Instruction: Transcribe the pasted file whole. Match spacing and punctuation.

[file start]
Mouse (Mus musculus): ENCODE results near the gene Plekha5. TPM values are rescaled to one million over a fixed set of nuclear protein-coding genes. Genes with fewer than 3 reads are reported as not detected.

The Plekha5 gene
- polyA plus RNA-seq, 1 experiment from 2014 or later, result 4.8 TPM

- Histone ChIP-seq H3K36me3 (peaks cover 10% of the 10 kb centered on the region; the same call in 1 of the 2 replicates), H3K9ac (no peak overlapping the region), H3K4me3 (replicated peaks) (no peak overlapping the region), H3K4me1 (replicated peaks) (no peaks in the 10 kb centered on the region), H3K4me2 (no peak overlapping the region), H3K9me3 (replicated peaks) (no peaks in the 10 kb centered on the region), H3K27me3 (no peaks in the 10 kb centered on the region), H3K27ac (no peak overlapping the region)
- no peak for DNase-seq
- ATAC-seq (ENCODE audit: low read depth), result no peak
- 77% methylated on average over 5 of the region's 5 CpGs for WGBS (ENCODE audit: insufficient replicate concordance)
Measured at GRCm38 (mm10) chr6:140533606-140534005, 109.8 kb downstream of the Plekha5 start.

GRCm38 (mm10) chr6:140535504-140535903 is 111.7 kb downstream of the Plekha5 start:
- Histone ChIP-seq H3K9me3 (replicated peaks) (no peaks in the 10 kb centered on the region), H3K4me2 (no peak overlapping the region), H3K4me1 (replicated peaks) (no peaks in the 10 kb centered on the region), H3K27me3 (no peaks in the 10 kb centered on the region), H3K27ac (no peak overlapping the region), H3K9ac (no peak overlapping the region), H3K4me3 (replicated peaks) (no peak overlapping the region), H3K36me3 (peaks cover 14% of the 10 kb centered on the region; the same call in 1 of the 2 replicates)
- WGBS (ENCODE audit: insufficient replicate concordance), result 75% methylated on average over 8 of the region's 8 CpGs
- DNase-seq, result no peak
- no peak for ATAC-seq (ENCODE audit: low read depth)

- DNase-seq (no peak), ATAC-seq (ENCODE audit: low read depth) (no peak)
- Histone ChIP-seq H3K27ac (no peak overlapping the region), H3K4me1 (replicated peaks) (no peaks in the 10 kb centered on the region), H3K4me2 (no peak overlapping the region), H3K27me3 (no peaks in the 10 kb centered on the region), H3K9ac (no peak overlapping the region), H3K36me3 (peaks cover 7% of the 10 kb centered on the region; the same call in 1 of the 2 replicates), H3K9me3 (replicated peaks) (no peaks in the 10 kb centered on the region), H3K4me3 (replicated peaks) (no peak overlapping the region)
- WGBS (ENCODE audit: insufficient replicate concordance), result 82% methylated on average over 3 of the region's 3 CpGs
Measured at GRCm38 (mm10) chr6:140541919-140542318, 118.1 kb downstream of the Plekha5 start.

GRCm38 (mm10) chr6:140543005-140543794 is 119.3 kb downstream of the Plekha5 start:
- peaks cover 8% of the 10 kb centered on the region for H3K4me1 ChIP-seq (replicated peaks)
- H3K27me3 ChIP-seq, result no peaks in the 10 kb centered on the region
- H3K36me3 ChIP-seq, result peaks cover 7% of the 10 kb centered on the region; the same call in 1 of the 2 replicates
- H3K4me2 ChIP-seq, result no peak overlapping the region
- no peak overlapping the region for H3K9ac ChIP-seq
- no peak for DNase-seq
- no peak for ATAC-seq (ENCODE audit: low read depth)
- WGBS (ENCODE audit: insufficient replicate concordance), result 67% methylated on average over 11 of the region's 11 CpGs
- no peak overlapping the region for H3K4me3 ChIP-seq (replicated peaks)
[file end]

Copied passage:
Mouse (Mus musculus): ENCODE results near the gene Plekha5. TPM values are rescaled to one million over a fixed set of nuclear protein-coding genes. Genes with fewer than 3 reads are reported as not detected.

The Plekha5 gene
- polyA plus RNA-seq, 1 experiment from 2014 or later, result 4.8 TPM

- Histone ChIP-seq H3K36me3 (peaks cover 10% of the 10 kb centered on the region; the same call in 1 of the 2 replicates), H3K9ac (no peak overlapping the region), H3K4me3 (replicated peaks) (no peak overlapping the region), H3K4me1 (replicated peaks) (no peaks in the 10 kb centered on the region), H3K4me2 (no peak overlapping the region), H3K9me3 (replicated peaks) (no peaks in the 10 kb centered on the region), H3K27me3 (no peaks in the 10 kb centered on the region), H3K27ac (no peak overlapping the region)
- no peak for DNase-seq
- ATAC-seq (ENCODE audit: low read depth), result no peak
- 77% methylated on average over 5 of the region's 5 CpGs for WGBS (ENCODE audit: insufficient replicate concordance)
Measured at GRCm38 (mm10) chr6:140533606-140534005, 109.8 kb downstream of the Plekha5 start.

GRCm38 (mm10) chr6:140535504-140535903 is 111.7 kb downstream of the Plekha5 start:
- Histone ChIP-seq H3K9me3 (replicated peaks) (no peaks in the 10 kb centered on the region), H3K4me2 (no peak overlapping the region), H3K4me1 (replicated peaks) (no peaks in the 10 kb centered on the region), H3K27me3 (no peaks in the 10 kb centered on the region), H3K27ac (no peak overlapping the region), H3K9ac (no peak overlapping the region), H3K4me3 (replicated peaks) (no peak overlapping the region), H3K36me3 (peaks cover 14% of the 10 kb centered on the region; the same call in 1 of the 2 replicates)
- WGBS (ENCODE audit: insufficient replicate concordance), result 75% methylated on average over 8 of the region's 8 CpGs
- DNase-seq, result no peak
- no peak for ATAC-seq (ENCODE audit: low read depth)

- DNase-seq (no peak), ATAC-seq (ENCODE audit: low read depth) (no peak)
- Histone ChIP-seq H3K27ac (no peak overlapping the region), H3K4me1 (replicated peaks) (no peaks in the 10 kb centered on the region), H3K4me2 (no peak overlapping the region), H3K27me3 (no peaks in the 10 kb centered on the region), H3K9ac (no peak overlapping the region), H3K36me3 (peaks cover 7% of the 10 kb centered on the region; the same call in 1 of the 2 replicates), H3K9me3 (replicated peaks) (no peaks in the 10 kb centered on the region), H3K4me3 (replicated peaks) (no peak overlapping the region)
- WGBS (ENCODE audit: insufficient replicate concordance), result 82% methylated on average over 3 of the region's 3 CpGs
Measured at GRCm38 (mm10) chr6:140541919-140542318, 118.1 kb downstream of the Plekha5 start.

GRCm38 (mm10) chr6:140543005-140543794 is 119.3 kb downstream of the Plekha5 start:
- peaks cover 8% of the 10 kb centered on the region for H3K4me1 ChIP-seq (replicated peaks)
- H3K27me3 ChIP-seq, result no peaks in the 10 kb centered on the region
- H3K36me3 ChIP-seq, result peaks cover 7% of the 10 kb centered on the region; the same call in 1 of the 2 replicates
- H3K4me2 ChIP-seq, result no peak overlapping the region
- no peak overlapping the region for H3K9ac ChIP-seq
- no peak for DNase-seq
- no peak for ATAC-seq (ENCODE audit: low read depth)
- WGBS (ENCODE audit: insufficient replicate concordance), result 67% methylated on average over 11 of the region's 11 CpGs
- no peak overlapping the region for H3K4me3 ChIP-seq (replicated peaks)